Cervical cancer is the cancer that occurs in the lower, narrow end of the uterus (womb) which connects a woman’s uterus to her vagina. Cervical cancer is the fourth most common cancer in women and is most common in women ages 35 to 55 but can affect women of all ages. 500 000 new cervical cancer cases are diagnosed annually worldwide where more than 80% are diagnosed at advanced stage and have poor treatment outcomes. Yet it is largely preventable thanks to cervical screening and human papillomavirus (HPV) vaccination.
Cervical cancer is almost always caused by a virus called human papillomavirus (HPV). There are many different types of HPV and some types of HPV can lead to cervical cancer. HPV is passed from one person to another during sex. Two tests are used to screen for cervical cancer. First Pap test, looks for abnormal changes in cells. These changes may suggest that cancer may develop in the future. Second is HPV test. This test looks for the type of HPV virus that causes cervical cancer. Risk factors for cervical cancer include smoking, inadequate sexual healthcare, multiple sexual partners, human papillomavirus infection, early onset of sexual activity.
Human papilloma virus (HPV) vaccines are used to prevent HPV infection and therefore cervical cancer. Available vaccines protect against either two, four or nine types of HPV. All vaccines protect against at least HPV 16 and 18 that are the greatest risk of cervical cancer. They may prevent 70% of cervical cancer, 80% of anal cancer, 60% of vaginal cancer and 40% of vulvar cancer. They also prevent some genital warts with the vaccines against 4 and 9 HPV types providing greater protection.
The World Health Organization (WHO) recommends HPV vaccines as part of routine vaccinations in countries that can afford them, along with other prevention measures. It is recommended for women who are 9 to 25 years old who have not been exposed to HPV. When Gardasil was first introduced, it was recommended as a prevention for cervical cancer for women that were 25 years old or younger. New evidence suggests that all HPV vaccines are effective in preventing cervical cancer for women up to 45 years of age. For maximum effect, it is recommended that girls receive the vaccine prior to becoming sexually active. However, women who were already infected with one or more of the four HPV types targeted by the vaccine (6, 11, 16, or 18) were protected from clinical disease caused by the remaining HPV types in the vaccine.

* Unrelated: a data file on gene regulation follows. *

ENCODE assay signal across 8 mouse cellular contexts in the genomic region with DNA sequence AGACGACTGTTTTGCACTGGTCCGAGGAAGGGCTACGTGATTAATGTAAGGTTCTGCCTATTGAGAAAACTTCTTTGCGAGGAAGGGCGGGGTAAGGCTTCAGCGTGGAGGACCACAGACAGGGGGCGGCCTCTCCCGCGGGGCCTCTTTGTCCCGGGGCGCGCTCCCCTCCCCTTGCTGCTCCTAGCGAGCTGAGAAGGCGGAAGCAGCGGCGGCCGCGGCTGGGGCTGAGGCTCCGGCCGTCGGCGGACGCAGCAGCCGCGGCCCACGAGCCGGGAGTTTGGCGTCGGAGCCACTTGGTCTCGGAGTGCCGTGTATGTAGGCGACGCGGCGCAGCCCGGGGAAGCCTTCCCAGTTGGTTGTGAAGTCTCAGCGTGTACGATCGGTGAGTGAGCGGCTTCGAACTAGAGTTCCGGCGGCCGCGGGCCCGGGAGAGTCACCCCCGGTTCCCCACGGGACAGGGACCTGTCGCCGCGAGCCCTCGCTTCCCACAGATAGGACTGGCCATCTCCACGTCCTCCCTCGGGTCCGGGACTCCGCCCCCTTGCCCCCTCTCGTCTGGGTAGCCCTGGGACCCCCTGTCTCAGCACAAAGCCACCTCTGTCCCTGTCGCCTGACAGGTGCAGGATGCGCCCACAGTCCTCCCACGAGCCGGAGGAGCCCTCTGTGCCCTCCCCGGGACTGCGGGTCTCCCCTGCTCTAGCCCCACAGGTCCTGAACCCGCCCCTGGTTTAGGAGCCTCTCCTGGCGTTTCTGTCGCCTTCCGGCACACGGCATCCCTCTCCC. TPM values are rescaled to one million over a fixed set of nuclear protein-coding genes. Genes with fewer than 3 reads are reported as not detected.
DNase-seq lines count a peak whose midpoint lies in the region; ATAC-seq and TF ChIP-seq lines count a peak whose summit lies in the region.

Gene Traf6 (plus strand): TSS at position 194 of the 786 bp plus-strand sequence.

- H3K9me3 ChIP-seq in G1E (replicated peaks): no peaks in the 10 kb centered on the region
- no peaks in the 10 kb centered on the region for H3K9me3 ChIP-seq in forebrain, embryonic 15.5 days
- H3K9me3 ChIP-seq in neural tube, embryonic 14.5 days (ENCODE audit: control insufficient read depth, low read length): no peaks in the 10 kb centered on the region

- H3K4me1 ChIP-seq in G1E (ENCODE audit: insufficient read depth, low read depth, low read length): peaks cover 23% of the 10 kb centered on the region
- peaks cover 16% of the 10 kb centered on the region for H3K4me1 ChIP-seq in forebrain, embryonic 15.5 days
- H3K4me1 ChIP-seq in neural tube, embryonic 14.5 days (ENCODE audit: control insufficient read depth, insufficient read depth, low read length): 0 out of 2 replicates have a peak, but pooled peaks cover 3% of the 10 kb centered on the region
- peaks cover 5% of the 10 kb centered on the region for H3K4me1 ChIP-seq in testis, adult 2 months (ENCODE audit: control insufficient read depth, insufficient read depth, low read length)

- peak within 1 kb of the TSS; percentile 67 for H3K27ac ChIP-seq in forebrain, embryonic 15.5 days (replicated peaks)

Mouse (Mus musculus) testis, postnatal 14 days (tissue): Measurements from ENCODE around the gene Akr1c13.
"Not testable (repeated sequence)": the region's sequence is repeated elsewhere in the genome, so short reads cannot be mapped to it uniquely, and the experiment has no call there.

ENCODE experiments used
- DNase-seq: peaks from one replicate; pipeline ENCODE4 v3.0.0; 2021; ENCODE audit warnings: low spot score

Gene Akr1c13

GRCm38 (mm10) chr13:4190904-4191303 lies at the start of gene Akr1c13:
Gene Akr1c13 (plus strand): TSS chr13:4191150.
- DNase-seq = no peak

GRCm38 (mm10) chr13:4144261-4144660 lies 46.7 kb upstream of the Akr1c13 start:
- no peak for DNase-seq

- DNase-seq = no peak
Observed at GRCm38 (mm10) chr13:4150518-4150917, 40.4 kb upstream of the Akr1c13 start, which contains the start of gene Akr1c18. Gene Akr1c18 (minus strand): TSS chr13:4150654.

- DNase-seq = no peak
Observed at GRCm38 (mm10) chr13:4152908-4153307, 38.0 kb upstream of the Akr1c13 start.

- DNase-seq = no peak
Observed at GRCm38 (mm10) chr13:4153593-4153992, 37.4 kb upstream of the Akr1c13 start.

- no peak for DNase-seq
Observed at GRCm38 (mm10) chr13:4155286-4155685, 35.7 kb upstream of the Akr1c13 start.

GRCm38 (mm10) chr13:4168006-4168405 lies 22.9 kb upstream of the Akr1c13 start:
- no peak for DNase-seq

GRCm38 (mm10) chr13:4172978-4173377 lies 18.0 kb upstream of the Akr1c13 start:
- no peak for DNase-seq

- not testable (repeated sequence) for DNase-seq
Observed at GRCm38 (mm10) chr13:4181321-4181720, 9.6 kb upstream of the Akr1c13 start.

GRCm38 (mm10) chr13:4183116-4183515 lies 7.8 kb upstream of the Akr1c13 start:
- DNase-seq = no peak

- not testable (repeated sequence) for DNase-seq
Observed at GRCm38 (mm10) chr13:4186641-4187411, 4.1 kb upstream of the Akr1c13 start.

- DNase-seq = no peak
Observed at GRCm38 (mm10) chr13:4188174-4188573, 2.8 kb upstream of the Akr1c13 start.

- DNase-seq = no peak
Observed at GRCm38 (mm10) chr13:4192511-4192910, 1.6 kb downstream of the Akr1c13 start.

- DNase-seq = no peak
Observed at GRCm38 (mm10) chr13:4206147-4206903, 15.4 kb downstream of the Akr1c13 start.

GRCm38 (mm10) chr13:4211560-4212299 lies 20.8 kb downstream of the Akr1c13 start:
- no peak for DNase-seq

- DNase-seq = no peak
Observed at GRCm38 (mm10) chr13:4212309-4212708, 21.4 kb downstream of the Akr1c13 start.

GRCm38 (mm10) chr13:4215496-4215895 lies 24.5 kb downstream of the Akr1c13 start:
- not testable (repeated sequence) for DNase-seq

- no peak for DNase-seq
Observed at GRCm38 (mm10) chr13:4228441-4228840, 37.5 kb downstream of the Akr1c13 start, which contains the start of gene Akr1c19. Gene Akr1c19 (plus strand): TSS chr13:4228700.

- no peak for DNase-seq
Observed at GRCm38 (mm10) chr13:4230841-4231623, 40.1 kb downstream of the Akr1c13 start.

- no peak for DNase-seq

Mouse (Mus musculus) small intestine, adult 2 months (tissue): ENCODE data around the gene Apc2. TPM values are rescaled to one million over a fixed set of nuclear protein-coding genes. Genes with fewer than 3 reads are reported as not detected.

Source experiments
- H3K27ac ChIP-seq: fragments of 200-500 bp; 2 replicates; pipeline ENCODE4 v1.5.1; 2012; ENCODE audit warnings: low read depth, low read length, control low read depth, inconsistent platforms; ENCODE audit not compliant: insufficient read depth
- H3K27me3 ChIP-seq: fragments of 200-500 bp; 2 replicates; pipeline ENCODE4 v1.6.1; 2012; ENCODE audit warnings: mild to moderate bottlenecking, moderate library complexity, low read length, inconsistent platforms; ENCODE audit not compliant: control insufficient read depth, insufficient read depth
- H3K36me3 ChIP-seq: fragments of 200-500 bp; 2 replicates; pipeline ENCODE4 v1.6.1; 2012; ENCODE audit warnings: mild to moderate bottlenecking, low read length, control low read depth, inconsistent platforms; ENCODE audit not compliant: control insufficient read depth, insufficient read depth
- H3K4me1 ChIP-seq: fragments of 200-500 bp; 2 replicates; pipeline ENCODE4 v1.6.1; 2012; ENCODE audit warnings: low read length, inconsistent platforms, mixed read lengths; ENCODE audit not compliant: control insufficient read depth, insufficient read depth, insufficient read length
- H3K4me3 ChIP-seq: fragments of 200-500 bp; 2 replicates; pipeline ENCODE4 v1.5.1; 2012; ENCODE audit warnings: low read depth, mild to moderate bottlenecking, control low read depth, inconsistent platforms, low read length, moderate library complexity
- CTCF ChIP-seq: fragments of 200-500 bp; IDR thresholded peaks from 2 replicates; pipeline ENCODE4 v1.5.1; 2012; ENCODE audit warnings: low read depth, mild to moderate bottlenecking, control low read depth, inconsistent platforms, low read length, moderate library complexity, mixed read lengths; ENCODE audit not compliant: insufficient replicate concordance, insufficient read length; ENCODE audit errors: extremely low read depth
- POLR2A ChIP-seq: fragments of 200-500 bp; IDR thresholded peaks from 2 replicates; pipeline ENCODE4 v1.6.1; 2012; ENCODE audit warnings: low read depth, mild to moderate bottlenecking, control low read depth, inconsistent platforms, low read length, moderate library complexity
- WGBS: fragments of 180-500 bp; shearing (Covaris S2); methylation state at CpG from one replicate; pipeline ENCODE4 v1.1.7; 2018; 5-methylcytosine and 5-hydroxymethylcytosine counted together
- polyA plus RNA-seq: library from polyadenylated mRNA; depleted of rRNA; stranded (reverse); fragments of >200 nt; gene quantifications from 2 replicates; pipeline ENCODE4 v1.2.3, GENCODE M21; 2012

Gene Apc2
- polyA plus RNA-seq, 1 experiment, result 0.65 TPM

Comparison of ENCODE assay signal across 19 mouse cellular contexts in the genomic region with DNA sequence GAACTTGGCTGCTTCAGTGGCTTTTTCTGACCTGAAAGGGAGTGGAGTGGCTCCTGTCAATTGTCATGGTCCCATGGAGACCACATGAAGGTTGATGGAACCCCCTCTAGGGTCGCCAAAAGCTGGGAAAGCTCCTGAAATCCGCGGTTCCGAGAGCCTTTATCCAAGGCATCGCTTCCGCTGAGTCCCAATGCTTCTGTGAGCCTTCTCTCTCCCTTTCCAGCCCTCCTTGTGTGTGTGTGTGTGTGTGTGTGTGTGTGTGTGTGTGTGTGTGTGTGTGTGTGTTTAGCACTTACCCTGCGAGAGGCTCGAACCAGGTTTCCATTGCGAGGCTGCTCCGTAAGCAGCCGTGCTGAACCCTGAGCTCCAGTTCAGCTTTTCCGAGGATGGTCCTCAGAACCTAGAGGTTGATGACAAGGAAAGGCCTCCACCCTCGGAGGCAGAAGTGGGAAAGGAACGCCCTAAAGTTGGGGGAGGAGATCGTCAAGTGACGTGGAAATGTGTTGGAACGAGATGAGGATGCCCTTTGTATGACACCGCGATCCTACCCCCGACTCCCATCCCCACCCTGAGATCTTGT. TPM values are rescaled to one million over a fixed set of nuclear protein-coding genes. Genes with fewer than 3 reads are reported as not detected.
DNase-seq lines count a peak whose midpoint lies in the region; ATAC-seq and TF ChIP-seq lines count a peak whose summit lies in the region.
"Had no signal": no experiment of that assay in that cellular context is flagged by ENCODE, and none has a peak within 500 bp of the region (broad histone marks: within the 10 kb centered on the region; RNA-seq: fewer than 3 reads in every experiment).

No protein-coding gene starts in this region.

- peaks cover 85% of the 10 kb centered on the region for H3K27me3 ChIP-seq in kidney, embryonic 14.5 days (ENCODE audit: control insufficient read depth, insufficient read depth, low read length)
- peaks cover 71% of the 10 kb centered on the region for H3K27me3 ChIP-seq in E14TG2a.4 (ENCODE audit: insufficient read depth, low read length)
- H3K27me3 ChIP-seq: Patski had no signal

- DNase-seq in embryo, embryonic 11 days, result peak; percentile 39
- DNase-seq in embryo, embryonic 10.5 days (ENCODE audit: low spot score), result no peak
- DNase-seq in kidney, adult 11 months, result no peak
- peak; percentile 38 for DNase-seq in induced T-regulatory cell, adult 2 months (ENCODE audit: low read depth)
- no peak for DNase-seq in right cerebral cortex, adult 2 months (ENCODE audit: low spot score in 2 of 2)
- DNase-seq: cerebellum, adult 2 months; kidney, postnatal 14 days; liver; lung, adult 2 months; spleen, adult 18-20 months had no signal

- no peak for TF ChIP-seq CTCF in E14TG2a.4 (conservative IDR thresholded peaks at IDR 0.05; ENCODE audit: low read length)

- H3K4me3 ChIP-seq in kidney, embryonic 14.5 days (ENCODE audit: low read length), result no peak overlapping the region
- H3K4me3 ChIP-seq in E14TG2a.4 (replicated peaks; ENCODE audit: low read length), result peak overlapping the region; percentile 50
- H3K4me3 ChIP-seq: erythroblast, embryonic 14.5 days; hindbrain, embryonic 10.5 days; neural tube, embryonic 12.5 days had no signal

Gardasil has been shown to also be effective in preventing genital warts in males. Vaccine was approved by the FDA for use in males aged 9 to 26 for prevention of genital warts and anal cancer. While Gardasil and Gardasil-9 vaccines have been approved for males. Cervarix (the other available vaccine) is not administered to males. Unlike the Gardasil based vaccines, Cervarix does not protect against genital warts.
HPV vaccines are very safe. However pain at the site of injection, redness and swelling at the site and fever may occur.
Cervical cancer screening is still required following vaccination. Neither vaccine treats existing HPV infection or cervical cancer nor do they prevent other sexually transmitted diseases. Screening tests offer the best chance to have cervical cancer found at an early stage when successful treatment is likely. Screening can also actually prevent most cervical cancers by finding abnormal cervix cell changes (pre-cancers) so that they can be treated before they have a chance to turn into a cervical cancer.
The American Cancer Society recommends the following:
All women should begin cervical cancer testing (screening) at age 21. Women aged 21 to 29, should have a Pap test every 3 years. HPV testing should not be used for screening in this age group (it may be used as a part of follow-up for an abnormal Pap test).
Beginning at age 30, the preferred way to screen is with a Pap test combined with an HPV test every 5 years. This is called co-testing and should continue until age 65.
Another reasonable option for women 30 to 65 is to get tested every 3 years with just the Pap test.
Women over 65 years of age who have had regular screening in the previous 10 years should stop cervical cancer screening as long as they haven’t had any serious pre-cancers (like CIN2 or CIN3) found in the last 20 years. Women with a history of CIN2 or CIN3 should continue to have testing for at least 20 years after the abnormality was found.
Some women believe that they can stop cervical cancer screening once they have stopped having children. This is not true. These guidelines for early detection of cervical cancer do not apply to women who have been diagnosed with cervical cancer, cervical pre-cancer, or HIV infection. These women should have follow-up testing and cervical cancer screening as recommended by their healthcare team.
Despite the recognized benefits of cervical cancer screening, not all women take advantage of it. Cervical cancer deaths are higher in populations around the world where women do not have routine cervical cancer screening. These women are usually diagnosed with late stage cancers with high morbidity and mortality.